12:00 AM, February 10, 2013 / LAST MODIFIED: 12:00 AM, February 10, 2013

Gulshan Lake Park

Rajuk sits on concrete mess

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Special Correspondent

Rajuk has taken no step to free the Gulshan Lake Park of its illegal concrete structures built by some over-enthusiastic organisations in defiance of existing laws.
“Nothing has been done so far,” Rajdhani Unnayan Kartripakkha (Rajuk) Chairman Nurul Huda told The Daily Star last week.
However, in a report published in this paper on January 21, he was quoted as saying Rajuk would demolish the structures and restore the park's natural character.
“[Following the report,] I asked the member [development] of Rajuk to investigate the matter and report to me,” said the chairman, adding that he had not yet heard anything from him.
Mahbubul Alam, member (development) of Rajuk, said they have visited the structures but are yet to submit a report on the matter. “We will not allow such encroachment on the public park.”
“The Gulshan Society submitted a master plan and we have approved it. Therefore, the society should be the only organisation to do the development work there,” Mahbubul added, without elaborating on the master plan.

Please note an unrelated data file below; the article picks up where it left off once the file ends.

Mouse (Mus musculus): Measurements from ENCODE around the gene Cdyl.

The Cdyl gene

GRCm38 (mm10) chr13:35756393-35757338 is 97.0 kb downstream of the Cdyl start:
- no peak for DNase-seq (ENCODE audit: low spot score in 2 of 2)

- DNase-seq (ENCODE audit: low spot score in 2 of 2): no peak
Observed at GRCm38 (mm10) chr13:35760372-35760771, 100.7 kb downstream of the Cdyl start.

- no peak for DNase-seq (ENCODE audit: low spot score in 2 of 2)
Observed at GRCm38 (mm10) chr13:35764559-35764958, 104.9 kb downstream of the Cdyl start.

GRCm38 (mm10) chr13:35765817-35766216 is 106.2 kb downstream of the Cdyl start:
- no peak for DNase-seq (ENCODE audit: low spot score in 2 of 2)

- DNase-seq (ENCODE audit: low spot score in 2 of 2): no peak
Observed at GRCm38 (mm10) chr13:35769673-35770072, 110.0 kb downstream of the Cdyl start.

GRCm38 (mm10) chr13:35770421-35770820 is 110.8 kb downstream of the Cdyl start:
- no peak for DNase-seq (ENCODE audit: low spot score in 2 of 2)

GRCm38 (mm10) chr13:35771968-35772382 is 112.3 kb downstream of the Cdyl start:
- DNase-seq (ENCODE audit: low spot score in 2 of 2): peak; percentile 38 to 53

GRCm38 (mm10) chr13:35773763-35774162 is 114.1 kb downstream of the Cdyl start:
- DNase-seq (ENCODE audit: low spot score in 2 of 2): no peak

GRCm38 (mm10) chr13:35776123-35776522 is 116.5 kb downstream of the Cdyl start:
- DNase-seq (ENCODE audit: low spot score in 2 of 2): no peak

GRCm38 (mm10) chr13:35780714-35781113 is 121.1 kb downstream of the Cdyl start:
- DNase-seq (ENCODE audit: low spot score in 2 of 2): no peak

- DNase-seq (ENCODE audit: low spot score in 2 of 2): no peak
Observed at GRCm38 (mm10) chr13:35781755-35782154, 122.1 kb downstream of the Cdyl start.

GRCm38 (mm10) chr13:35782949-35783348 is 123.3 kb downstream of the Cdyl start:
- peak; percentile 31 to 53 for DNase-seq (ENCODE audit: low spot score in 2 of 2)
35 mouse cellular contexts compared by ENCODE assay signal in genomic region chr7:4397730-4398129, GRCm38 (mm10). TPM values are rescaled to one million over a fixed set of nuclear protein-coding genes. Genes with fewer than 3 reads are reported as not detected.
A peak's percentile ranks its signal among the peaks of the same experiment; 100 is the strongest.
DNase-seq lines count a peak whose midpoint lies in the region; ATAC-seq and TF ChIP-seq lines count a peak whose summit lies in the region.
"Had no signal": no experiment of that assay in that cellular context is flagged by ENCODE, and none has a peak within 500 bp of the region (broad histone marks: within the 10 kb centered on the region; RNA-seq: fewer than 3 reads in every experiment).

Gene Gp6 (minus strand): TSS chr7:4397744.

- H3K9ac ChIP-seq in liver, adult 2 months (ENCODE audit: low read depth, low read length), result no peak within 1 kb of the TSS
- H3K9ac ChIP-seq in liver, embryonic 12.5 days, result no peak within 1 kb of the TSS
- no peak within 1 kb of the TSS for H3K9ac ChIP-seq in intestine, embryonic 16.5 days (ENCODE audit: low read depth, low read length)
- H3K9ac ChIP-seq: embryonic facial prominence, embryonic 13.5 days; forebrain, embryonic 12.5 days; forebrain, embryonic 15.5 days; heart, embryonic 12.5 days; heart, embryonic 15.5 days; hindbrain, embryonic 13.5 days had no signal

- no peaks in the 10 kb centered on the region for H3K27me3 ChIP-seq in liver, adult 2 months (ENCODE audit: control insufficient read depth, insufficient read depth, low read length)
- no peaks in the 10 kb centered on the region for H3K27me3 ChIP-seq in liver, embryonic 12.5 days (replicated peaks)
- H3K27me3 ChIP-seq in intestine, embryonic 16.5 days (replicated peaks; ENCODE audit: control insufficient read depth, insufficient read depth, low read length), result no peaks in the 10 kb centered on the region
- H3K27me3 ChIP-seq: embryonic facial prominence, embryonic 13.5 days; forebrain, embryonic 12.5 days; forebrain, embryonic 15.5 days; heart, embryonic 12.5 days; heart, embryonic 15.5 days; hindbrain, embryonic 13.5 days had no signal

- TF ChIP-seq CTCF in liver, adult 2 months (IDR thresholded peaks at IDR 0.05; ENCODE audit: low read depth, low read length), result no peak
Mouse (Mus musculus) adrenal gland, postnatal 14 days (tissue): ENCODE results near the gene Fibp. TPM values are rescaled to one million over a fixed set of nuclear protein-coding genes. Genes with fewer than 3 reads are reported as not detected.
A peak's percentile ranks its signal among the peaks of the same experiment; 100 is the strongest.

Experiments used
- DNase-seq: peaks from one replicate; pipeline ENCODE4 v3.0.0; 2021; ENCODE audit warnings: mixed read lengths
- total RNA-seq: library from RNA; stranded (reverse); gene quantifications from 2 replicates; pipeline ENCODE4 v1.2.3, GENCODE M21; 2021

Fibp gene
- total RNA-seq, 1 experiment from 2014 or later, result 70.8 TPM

Groups of people under at least six different banners have built their own concrete structures on the green space of the park. Each group has built a structure, where right to access is often reserved for members.
Park visitors say they have witnessed over the last few years how alarmingly green space is being replaced by concrete structures.
It all started in 2005 with an apparently humble initiative of the Gulshan Society to develop the park into a decent public place from its neglected past.
The Gulshan Society in 2005 signed a five-year renewable agreement with Rajuk, the park's original owner, and took over its management. One of the first things the society did after taking over the managerial role was to build a concrete bungalow by the lake in the name of having its own office.
Other groups soon joined in. The Joggers' Club was followed by The Joggers' Society. Then came The Runners' Club followed by The Runners' Society. There is also the Lake Club. Now almost every organisation has a concrete structure in the park.

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